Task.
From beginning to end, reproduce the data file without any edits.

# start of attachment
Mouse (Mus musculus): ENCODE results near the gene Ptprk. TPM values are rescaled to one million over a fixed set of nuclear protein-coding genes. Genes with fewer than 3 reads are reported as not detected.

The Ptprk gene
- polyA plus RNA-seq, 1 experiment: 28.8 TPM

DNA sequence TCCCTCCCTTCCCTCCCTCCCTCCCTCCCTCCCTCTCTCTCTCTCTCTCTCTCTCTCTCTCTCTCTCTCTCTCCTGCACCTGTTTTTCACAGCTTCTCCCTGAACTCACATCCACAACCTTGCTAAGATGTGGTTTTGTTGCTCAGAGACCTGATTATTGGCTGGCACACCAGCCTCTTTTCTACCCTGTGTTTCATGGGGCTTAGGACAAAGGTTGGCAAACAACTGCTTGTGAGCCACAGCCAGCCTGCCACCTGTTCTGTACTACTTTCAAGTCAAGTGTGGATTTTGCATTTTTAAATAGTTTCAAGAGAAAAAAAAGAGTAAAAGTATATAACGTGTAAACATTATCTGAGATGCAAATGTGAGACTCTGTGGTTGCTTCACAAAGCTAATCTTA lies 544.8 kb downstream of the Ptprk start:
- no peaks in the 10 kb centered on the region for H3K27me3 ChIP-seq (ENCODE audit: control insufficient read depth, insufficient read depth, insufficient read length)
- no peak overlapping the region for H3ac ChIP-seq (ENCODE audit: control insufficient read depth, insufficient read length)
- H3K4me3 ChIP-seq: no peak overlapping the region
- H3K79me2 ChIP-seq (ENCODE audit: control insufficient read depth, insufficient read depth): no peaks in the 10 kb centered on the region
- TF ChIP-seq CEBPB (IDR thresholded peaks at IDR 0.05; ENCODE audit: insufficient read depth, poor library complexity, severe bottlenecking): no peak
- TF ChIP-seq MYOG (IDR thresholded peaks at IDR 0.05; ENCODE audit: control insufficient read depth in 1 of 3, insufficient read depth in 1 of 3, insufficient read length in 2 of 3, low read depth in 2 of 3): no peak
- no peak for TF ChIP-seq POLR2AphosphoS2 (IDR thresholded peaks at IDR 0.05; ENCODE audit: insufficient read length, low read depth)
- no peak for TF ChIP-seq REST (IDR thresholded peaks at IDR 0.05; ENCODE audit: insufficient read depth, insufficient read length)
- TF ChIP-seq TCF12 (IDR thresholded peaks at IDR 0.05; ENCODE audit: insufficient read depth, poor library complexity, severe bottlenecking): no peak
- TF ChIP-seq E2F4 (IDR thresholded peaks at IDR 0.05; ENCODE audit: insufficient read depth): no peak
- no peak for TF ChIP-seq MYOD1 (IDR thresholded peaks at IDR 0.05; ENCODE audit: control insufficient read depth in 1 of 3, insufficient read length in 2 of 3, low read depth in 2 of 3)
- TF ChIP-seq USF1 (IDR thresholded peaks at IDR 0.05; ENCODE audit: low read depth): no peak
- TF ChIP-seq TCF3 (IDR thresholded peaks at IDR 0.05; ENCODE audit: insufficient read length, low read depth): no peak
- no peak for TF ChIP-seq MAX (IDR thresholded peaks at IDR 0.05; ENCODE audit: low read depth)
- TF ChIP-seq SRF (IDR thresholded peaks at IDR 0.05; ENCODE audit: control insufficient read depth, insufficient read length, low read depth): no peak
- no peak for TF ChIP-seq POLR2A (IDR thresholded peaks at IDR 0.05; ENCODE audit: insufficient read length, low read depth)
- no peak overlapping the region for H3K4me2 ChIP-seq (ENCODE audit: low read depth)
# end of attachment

Mouse (Mus musculus): ENCODE results near the gene Ptprk. TPM values are rescaled to one million over a fixed set of nuclear protein-coding genes. Genes with fewer than 3 reads are reported as not detected.

The Ptprk gene
- polyA plus RNA-seq, 1 experiment: 28.8 TPM

DNA sequence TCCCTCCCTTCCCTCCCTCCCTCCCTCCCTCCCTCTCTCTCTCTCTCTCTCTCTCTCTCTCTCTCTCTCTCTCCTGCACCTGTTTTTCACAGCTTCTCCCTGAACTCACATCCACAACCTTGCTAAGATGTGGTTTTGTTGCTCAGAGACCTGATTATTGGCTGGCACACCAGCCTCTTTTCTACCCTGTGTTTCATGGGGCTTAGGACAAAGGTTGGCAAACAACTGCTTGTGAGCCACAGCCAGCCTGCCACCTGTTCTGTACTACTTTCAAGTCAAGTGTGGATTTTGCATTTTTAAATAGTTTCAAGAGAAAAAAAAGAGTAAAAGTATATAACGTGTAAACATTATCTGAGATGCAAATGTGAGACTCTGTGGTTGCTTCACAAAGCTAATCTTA lies 544.8 kb downstream of the Ptprk start:
- no peaks in the 10 kb centered on the region for H3K27me3 ChIP-seq (ENCODE audit: control insufficient read depth, insufficient read depth, insufficient read length)
- no peak overlapping the region for H3ac ChIP-seq (ENCODE audit: control insufficient read depth, insufficient read length)
- H3K4me3 ChIP-seq: no peak overlapping the region
- H3K79me2 ChIP-seq (ENCODE audit: control insufficient read depth, insufficient read depth): no peaks in the 10 kb centered on the region
- TF ChIP-seq CEBPB (IDR thresholded peaks at IDR 0.05; ENCODE audit: insufficient read depth, poor library complexity, severe bottlenecking): no peak
- TF ChIP-seq MYOG (IDR thresholded peaks at IDR 0.05; ENCODE audit: control insufficient read depth in 1 of 3, insufficient read depth in 1 of 3, insufficient read length in 2 of 3, low read depth in 2 of 3): no peak
- no peak for TF ChIP-seq POLR2AphosphoS2 (IDR thresholded peaks at IDR 0.05; ENCODE audit: insufficient read length, low read depth)
- no peak for TF ChIP-seq REST (IDR thresholded peaks at IDR 0.05; ENCODE audit: insufficient read depth, insufficient read length)
- TF ChIP-seq TCF12 (IDR thresholded peaks at IDR 0.05; ENCODE audit: insufficient read depth, poor library complexity, severe bottlenecking): no peak
- TF ChIP-seq E2F4 (IDR thresholded peaks at IDR 0.05; ENCODE audit: insufficient read depth): no peak
- no peak for TF ChIP-seq MYOD1 (IDR thresholded peaks at IDR 0.05; ENCODE audit: control insufficient read depth in 1 of 3, insufficient read length in 2 of 3, low read depth in 2 of 3)
- TF ChIP-seq USF1 (IDR thresholded peaks at IDR 0.05; ENCODE audit: low read depth): no peak
- TF ChIP-seq TCF3 (IDR thresholded peaks at IDR 0.05; ENCODE audit: insufficient read length, low read depth): no peak
- no peak for TF ChIP-seq MAX (IDR thresholded peaks at IDR 0.05; ENCODE audit: low read depth)
- TF ChIP-seq SRF (IDR thresholded peaks at IDR 0.05; ENCODE audit: control insufficient read depth, insufficient read length, low read depth): no peak
- no peak for TF ChIP-seq POLR2A (IDR thresholded peaks at IDR 0.05; ENCODE audit: insufficient read length, low read depth)
- no peak overlapping the region for H3K4me2 ChIP-seq (ENCODE audit: low read depth)